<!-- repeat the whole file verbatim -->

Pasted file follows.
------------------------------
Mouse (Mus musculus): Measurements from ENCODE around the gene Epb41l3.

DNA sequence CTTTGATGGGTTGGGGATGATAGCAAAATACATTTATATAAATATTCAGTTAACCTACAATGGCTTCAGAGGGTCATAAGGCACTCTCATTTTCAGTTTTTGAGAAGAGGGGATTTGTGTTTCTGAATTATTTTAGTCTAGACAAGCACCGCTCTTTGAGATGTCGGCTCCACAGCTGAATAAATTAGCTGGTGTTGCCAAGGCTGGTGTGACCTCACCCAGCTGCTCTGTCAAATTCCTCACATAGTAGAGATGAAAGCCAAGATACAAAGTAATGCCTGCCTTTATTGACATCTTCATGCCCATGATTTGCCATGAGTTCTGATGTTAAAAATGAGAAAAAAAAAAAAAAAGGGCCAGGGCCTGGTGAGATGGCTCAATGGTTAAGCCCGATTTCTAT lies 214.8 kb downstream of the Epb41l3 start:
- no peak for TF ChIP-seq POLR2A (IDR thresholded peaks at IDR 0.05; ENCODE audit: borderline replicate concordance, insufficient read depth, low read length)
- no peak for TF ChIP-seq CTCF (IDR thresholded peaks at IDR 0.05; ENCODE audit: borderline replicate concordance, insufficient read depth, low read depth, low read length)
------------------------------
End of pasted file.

Mouse (Mus musculus): Measurements from ENCODE around the gene Epb41l3.

DNA sequence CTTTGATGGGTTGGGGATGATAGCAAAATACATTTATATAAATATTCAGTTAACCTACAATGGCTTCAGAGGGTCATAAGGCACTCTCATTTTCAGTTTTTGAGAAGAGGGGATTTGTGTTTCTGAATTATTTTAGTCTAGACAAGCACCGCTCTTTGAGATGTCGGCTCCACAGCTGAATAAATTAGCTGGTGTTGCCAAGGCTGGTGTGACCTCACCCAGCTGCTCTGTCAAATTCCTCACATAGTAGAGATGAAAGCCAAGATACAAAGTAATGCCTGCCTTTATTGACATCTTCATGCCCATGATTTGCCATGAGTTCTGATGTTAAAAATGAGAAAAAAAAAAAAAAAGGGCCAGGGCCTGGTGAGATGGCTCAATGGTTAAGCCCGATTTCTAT lies 214.8 kb downstream of the Epb41l3 start:
- no peak for TF ChIP-seq POLR2A (IDR thresholded peaks at IDR 0.05; ENCODE audit: borderline replicate concordance, insufficient read depth, low read length)
- no peak for TF ChIP-seq CTCF (IDR thresholded peaks at IDR 0.05; ENCODE audit: borderline replicate concordance, insufficient read depth, low read depth, low read length)